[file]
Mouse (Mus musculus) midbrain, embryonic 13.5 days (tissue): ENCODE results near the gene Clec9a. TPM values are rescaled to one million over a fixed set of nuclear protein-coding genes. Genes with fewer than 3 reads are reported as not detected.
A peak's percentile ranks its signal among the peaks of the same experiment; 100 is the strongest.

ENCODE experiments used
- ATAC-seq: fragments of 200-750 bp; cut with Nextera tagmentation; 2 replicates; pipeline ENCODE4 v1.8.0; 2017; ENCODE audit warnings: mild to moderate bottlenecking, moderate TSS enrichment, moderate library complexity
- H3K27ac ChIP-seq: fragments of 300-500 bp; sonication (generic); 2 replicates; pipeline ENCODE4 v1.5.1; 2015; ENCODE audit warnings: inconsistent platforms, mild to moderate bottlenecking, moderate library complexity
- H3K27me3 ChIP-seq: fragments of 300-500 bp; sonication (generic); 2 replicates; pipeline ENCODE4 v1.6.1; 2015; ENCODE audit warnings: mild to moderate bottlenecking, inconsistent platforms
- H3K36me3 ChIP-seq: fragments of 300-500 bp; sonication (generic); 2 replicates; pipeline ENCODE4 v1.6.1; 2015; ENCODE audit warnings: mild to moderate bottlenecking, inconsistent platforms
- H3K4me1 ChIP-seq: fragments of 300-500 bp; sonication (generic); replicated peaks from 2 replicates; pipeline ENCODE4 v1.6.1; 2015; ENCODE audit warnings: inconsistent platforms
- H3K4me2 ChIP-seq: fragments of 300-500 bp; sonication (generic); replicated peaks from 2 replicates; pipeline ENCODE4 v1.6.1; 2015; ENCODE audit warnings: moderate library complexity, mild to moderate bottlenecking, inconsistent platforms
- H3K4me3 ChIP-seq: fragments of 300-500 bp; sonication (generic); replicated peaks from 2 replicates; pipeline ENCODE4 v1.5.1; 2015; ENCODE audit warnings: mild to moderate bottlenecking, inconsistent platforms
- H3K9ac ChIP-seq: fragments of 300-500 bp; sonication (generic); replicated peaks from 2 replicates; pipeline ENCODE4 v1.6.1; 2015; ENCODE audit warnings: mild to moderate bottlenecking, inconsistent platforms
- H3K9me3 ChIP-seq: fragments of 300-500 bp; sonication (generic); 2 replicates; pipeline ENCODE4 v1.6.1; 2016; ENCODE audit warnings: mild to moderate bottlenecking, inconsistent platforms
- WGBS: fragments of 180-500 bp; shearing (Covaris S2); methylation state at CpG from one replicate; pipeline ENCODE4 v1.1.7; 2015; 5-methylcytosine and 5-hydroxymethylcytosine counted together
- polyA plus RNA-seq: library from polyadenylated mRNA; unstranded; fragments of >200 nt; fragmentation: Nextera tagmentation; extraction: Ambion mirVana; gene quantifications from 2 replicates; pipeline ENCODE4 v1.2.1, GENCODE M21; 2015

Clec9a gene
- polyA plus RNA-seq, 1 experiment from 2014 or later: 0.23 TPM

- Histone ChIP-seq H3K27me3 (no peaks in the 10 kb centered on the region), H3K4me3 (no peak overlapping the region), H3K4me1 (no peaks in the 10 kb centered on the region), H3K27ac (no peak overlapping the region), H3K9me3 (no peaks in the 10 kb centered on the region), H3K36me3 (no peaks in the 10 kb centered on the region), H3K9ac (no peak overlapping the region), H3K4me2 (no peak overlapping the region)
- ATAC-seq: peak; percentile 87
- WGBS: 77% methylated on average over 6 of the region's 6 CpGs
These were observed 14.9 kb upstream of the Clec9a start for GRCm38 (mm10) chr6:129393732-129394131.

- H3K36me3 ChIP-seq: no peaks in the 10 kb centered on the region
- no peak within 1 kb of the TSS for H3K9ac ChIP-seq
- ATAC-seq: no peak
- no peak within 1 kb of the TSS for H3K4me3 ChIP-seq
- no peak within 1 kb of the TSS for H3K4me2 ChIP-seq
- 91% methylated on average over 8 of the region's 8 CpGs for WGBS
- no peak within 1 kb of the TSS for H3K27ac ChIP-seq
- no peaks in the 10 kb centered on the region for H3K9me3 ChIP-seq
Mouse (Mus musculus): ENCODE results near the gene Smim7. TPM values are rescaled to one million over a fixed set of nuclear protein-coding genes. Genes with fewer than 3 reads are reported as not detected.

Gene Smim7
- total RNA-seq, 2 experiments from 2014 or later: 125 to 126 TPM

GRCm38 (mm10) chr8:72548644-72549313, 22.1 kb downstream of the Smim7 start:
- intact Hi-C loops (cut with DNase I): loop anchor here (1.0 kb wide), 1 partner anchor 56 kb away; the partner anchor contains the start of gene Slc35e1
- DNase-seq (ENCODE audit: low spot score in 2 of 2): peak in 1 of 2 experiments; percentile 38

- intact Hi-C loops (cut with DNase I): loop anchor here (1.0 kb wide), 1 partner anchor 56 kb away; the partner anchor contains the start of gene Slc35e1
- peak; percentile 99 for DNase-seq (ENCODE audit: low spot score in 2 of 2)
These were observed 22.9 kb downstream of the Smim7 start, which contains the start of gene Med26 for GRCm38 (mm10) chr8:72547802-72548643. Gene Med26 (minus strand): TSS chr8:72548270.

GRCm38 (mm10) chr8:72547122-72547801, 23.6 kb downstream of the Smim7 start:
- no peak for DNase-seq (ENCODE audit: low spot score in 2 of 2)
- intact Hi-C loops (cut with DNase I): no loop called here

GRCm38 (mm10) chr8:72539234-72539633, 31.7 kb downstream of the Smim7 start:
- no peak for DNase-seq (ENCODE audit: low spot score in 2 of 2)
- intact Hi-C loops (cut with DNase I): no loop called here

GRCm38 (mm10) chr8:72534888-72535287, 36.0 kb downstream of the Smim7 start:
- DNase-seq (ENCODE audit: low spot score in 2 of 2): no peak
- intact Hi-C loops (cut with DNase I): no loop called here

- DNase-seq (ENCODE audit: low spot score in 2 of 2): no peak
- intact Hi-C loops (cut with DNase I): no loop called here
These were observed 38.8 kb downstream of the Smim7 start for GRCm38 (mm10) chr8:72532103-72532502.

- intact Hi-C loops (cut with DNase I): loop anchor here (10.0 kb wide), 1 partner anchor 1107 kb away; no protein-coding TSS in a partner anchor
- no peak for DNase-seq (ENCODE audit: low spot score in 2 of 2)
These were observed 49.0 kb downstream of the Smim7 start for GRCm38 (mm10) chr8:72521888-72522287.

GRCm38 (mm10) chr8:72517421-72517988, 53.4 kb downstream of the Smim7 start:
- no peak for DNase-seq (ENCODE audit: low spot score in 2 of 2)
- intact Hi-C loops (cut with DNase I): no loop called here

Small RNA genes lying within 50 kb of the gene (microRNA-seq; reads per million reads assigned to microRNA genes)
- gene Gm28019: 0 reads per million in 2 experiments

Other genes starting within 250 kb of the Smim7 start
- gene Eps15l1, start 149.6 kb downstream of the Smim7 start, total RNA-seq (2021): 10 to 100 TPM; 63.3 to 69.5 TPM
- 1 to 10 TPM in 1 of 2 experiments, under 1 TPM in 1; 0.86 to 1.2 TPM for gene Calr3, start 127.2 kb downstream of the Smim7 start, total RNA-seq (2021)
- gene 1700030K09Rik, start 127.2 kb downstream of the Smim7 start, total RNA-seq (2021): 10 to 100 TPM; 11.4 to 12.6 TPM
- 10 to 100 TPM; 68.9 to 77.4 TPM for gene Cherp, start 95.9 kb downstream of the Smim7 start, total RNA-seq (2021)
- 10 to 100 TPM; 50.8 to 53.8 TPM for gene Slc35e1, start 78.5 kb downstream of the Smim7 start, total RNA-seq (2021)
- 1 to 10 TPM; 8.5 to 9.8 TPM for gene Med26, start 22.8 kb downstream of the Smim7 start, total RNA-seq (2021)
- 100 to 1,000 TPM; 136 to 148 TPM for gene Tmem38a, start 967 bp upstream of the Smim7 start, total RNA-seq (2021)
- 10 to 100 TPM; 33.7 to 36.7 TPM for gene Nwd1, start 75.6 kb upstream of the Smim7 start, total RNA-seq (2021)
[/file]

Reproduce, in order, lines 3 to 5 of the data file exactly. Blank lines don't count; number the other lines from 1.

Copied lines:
ENCODE experiments used
- ATAC-seq: fragments of 200-750 bp; cut with Nextera tagmentation; 2 replicates; pipeline ENCODE4 v1.8.0; 2017; ENCODE audit warnings: mild to moderate bottlenecking, moderate TSS enrichment, moderate library complexity
- H3K27ac ChIP-seq: fragments of 300-500 bp; sonication (generic); 2 replicates; pipeline ENCODE4 v1.5.1; 2015; ENCODE audit warnings: inconsistent platforms, mild to moderate bottlenecking, moderate library complexity